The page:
Post-traumatic Documentation

It's great when software is designed and implemented with careful planning and plenty of documentation so someone can pick it up when it falls down.  Unfortunately, it's often the case that a) You're working on an existing project that has no documentation, or b) You're working on an existing project that has documentation that is now out of date.

I'm doing the former right now.  The software is old.  Like 12 years old.  It has no documentation.  It has duplicated code, code where it shouldn't be, hard-coded values, code that does the wrong thing before being corrected by other code.  Think of an anti-pattern and it's in there.

The application is being phased out, but it must be supported until it's completely gone.  It's also in an environment where changes are inevitable and legally mandated so there's no chance of a complete code-freeze.  The original programmers are long gone.  It's not fun to work with.

Now don't get me wrong.  I don't go in and make changes that just add to the spaghetti - I refactor when it's practical.  If I'm changing some code that's repeated in three places, I'll pull it out into its own method.  If there are hard-coded values that could change, I'll set them up so they're configurable.  In short, I'll do some cleanup, but I'm not going to do it all.  Refactoring everything would mean nearly rewriting the thing from scratch, and that's been done (hence the phase out).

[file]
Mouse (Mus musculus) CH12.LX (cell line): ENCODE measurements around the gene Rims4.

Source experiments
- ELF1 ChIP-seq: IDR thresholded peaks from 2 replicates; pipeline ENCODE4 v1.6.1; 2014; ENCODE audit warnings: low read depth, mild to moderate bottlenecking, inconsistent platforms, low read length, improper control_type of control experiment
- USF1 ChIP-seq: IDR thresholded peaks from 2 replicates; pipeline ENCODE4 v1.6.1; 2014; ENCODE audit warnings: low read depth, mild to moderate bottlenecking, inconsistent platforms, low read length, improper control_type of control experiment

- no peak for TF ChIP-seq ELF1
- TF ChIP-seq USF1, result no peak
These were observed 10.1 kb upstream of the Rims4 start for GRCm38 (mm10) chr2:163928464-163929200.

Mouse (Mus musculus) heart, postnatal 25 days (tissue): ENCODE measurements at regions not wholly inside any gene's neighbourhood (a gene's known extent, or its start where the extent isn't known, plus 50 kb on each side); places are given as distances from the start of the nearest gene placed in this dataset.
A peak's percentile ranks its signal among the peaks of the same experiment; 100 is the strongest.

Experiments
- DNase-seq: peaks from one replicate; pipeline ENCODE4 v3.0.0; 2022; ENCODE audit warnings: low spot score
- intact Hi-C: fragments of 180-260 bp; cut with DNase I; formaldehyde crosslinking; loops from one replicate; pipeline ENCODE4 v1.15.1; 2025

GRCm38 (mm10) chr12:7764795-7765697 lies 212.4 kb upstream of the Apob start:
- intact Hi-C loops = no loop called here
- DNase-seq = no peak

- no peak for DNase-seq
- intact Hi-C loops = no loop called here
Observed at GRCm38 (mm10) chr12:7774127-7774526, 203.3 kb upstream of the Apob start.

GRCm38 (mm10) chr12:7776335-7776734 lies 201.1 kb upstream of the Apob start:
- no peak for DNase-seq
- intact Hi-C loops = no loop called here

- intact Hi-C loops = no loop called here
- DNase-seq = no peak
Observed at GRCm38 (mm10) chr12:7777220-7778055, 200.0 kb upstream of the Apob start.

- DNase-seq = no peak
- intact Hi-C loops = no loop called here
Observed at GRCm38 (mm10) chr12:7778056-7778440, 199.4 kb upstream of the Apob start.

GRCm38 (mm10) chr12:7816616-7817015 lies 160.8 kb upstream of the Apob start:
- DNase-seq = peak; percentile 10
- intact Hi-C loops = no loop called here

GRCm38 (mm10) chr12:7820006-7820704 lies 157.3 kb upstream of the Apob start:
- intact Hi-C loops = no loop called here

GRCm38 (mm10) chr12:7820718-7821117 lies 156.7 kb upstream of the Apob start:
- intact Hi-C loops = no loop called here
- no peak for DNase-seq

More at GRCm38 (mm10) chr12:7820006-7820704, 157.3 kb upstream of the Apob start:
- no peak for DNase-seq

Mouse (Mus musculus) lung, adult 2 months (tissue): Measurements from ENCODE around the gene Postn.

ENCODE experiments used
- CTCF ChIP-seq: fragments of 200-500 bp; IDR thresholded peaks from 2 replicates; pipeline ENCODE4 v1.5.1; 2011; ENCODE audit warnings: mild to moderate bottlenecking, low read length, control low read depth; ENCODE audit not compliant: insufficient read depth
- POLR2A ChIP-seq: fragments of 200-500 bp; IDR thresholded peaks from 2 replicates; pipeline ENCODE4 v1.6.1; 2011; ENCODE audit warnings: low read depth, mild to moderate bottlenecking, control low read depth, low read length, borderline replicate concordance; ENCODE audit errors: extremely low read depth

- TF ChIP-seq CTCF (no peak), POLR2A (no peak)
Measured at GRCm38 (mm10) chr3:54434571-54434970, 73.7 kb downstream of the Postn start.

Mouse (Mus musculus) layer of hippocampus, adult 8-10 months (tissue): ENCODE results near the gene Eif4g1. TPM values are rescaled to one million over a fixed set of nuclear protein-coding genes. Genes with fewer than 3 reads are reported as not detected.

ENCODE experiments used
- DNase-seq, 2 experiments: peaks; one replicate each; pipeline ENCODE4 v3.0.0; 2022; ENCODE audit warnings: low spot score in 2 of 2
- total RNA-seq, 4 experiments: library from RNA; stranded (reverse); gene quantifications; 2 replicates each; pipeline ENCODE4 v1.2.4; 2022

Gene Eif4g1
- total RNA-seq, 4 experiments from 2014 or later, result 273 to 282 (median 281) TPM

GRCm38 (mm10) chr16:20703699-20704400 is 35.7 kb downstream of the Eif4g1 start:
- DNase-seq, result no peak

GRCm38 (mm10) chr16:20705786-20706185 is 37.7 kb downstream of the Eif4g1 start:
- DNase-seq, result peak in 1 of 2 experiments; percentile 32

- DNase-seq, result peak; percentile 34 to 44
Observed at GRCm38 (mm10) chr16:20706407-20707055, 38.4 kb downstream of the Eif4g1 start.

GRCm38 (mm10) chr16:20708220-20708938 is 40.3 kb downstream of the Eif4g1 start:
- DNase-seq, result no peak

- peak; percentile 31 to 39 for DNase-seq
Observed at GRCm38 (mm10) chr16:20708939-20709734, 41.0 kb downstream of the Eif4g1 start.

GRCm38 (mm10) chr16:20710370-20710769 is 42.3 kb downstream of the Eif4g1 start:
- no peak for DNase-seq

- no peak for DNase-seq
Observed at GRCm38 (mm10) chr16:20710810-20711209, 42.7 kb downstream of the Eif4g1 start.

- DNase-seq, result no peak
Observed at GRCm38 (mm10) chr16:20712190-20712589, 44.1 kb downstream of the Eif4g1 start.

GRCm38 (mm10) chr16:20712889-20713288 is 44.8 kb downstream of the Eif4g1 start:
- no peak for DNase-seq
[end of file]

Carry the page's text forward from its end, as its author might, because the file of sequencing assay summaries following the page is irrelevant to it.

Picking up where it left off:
So what about documentation?  Writing detailed UML for this software is just not practical.  For one thing, it'd be obscenely hard to do, but more important is the fact that this program is unlikely to be in use in 12 months time.  Priority doesn't go to documenting legacy software.  The fact of the matter is that it's just not worth the time and effort to pull the thing apart to work out how every little piece ticks.

So I've come up with my own alternative.  I call it Post-traumatic Documentation.

I've set up a document that I've titled the Application Body of KnowledgeEvery time I dive in to make a change or fix a bug, I'll absorb a whole lot of information about how the application fits together.  There are basic things like which files do what, but most of the important stuff is in the details.  I might spend half an hour working out that some assignments in method A get overridden in certain cases when method B is called, or that a class called ABC actually provides functionality for DEF and perhaps doesn't get called at all.  I learn these things the hard way and I make notes as I go.

Whenever I finish one of these traumatic quests to change something small, I go through my notes and add anything of interest to my Application Body of Knowledge.  There's a section dealing with the overall architecture of the application, one for each of the main modules, one for deployment, and one for general notes.  It's deliberately heavy on keywords and jargon to facilitate searching.

This document is obviously far from complete, but it is immensely helpful to me when I next have to make a change, and it'll be even more helpful to the guy who takes the reigns from me when I get hit by that programmer-killing bus.

Damo

Damian Brady

I'm an Australian developer, speaker, and author specialising in DevOps, developer process, and software architecture. I love Octopus Deploy, Visual Studio Team Services, and reducing process waste.